Raising a Manner

One of Meghan and my biggest priorities in raising Cash is that he have manners and respect for adults.

The pleases and thank yous and social graces that grease the wheels of a civilizations’ happiness and well being. And melts the hearts of adults

But we can talk a good game and tell him to do those things but if we don’t do it, it’s just chatter. Nonsense.

Parents have to embody and be an example of what they want their kids to be. I was given teaching advice in my early years in the profession, “Be who you want your students to be.” Makes sense for parents and coaches as well.

The opposite of “Do as I say, not as I do.” That’s the biggest line of BS I’ve ever heard and can’t believe we’ve allowed anyone to say that and get away with it.

My freshman biology teacher, Jim Stephenson, once said after handing out an assignment. “I wouldn’t ask you guys to do anything I wouldn’t do.”  I hadn’t heard that phrase before but obviously it’s stuck with me all these years and is a noble sentiment.

Also from a former coach of mine, current Waunakee High school head football coach Pat Rice said, “It’s really easy to talk about scoring 50 points, it’s a lot harder to DO that!” Simple but true.

I may be wandering off point here but we’ve lost emphasis on valuing class and moved into valuing trash.

Think I’m exaggerating? One word-Kardashians. Mrs. Kanye West has a net worth estimated at $145 million. Speaking of “class” acts, how about Mr. Kanye’s behavior? Classy? Good manners? Want your kid to act like him?

But, it’s not just limited to reality TV shows.

TV news’ long-time mantra “If it bleeds, It leads” promotes the idea that we focus on the bad behavior and what’s wrong without showing what’s right.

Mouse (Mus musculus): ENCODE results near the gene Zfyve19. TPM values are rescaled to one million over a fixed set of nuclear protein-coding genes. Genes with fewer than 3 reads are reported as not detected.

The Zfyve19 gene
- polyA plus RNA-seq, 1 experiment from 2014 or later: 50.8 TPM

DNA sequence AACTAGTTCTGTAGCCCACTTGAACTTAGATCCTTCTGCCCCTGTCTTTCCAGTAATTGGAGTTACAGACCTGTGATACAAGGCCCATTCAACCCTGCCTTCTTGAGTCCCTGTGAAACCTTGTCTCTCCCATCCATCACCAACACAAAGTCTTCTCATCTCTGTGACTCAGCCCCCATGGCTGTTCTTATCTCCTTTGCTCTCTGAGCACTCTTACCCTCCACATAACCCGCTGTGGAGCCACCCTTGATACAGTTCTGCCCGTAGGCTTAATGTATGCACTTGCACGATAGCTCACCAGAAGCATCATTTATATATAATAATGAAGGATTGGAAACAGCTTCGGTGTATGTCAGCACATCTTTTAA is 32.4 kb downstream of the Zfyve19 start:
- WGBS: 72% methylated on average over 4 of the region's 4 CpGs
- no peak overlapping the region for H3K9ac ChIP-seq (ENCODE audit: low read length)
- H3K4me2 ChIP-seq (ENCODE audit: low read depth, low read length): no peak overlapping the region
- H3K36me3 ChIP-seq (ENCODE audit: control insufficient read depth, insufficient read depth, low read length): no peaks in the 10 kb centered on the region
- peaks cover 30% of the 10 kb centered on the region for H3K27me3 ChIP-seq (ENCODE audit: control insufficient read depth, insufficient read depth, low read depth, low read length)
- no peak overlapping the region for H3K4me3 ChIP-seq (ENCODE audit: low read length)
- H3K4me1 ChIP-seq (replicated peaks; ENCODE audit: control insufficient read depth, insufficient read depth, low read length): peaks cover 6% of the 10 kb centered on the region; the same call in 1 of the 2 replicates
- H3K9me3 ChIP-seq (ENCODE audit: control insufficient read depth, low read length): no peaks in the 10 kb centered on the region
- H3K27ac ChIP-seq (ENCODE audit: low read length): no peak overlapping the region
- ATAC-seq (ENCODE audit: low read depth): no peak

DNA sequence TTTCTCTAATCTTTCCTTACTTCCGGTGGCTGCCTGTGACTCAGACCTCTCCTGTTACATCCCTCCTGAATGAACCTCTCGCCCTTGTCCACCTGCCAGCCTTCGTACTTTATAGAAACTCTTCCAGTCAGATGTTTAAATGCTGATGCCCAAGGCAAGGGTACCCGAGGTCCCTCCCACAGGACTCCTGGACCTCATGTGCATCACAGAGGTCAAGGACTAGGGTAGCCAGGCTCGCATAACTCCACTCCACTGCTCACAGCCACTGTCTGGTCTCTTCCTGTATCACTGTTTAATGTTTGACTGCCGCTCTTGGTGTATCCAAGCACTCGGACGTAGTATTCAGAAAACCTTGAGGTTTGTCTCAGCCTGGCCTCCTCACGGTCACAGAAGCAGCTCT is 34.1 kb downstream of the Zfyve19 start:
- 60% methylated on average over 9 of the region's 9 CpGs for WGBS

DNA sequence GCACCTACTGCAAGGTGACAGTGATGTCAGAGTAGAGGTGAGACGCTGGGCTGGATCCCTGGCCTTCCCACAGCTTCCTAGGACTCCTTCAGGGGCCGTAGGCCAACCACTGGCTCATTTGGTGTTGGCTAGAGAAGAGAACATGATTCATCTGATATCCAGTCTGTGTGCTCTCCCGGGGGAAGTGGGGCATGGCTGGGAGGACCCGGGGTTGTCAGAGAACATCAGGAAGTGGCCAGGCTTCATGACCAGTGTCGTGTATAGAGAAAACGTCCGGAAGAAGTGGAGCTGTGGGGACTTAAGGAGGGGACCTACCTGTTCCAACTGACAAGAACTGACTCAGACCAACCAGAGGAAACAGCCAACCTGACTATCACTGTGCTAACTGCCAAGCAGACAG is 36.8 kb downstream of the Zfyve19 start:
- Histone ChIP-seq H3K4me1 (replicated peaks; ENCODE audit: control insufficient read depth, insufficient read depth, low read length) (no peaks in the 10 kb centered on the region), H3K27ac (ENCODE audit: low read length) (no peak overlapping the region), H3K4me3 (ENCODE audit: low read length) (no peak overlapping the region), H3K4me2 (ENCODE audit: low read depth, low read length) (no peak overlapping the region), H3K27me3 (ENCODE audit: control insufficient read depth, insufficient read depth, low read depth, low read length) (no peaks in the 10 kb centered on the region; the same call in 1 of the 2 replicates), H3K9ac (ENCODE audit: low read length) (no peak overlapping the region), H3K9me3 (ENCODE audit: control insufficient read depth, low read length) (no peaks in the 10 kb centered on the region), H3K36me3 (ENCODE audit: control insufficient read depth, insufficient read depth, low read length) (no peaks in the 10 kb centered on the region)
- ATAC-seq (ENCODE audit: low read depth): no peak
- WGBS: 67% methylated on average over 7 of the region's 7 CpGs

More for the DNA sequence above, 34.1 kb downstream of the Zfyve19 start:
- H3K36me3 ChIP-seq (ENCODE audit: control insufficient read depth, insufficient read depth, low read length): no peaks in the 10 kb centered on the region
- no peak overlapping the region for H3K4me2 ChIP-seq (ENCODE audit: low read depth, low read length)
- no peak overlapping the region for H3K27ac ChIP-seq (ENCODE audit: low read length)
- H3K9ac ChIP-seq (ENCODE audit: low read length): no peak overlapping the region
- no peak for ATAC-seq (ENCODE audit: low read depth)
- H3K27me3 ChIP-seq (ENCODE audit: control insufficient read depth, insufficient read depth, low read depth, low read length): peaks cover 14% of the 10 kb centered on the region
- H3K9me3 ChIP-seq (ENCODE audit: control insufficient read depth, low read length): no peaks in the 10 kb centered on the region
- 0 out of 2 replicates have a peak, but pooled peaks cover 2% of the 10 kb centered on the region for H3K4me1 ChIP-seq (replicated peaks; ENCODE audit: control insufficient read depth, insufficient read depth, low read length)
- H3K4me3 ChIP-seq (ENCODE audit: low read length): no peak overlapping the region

In entertainment, we look the other way and shrug our shoulders when athletes  and musicians father multiple children with multiple women.

We find bad behavior entertaining to watch on TV but our voyeurism is slipping into a weird sort of worship and reward and it seems to be blurring our sense of judgment.

It’s the parents role to be vigilant, step in and provide proper perspective amidst our current culture.

They say the best way to have polite kids, is to be polite. If you’re a jerk, your kid probably will be one too. So, if your kid doesn’t have manners it’s on you. Teach, reinforce, reteach, re-reinforce…for as long as it takes.

Humans are not born with manners–anyone who has watched a toddler eat at the table knows this–but rather, you learn them. And as parents, it is our duty to teach them.

Manners help our kids function in a society that will be have been made better by the those same manners.

Our kids look up to us…don’t let them lose sight on what’s important.

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Thank you for reading.

 

 

 

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Wisconsin Dadger

In a little over a year, I became a New...Dad. Husband. Homeowner. In a New Career in a New State.

2 thoughts on “Raising a Manner

  1. Our Grandson, Maverick, is 6 months older than Cash and we have heard him say “Sorry” and he has to have learned that only from hearing it from his parents or Grandparents….who share in his care during the week….it was a surprise to hear it. Today I was sitting on the couch and was frustrated with my new phone. Maverick took my hand and put it up to his cheek, as to comfort me. Watching this little person evolve into such a caring individual certainly is teaching us to be good examples.

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